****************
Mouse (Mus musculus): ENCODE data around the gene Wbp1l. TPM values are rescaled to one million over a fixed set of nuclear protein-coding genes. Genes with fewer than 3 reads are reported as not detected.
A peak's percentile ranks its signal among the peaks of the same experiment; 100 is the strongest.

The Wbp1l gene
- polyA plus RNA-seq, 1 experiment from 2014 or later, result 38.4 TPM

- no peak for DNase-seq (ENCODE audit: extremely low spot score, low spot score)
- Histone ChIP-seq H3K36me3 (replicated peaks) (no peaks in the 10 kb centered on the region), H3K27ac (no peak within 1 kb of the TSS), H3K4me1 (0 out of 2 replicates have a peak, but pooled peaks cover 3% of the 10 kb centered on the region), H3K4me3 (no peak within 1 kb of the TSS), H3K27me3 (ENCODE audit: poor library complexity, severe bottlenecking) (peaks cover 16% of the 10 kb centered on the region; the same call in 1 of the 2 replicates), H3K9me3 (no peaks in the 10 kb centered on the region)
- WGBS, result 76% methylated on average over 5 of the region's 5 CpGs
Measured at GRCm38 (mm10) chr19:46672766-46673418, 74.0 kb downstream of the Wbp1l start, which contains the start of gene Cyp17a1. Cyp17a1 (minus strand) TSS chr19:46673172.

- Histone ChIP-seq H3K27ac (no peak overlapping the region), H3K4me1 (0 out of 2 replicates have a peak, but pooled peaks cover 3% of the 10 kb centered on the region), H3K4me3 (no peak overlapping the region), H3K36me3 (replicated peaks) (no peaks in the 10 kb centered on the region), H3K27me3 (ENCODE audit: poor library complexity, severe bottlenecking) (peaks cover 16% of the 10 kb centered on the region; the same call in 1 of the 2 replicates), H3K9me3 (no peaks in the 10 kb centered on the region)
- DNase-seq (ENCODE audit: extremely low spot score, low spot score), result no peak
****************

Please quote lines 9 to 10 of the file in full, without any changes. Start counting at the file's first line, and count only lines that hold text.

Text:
- Histone ChIP-seq H3K27ac (no peak overlapping the region), H3K4me1 (0 out of 2 replicates have a peak, but pooled peaks cover 3% of the 10 kb centered on the region), H3K4me3 (no peak overlapping the region), H3K36me3 (replicated peaks) (no peaks in the 10 kb centered on the region), H3K27me3 (ENCODE audit: poor library complexity, severe bottlenecking) (peaks cover 16% of the 10 kb centered on the region; the same call in 1 of the 2 replicates), H3K9me3 (no peaks in the 10 kb centered on the region)
- DNase-seq (ENCODE audit: extremely low spot score, low spot score), result no peak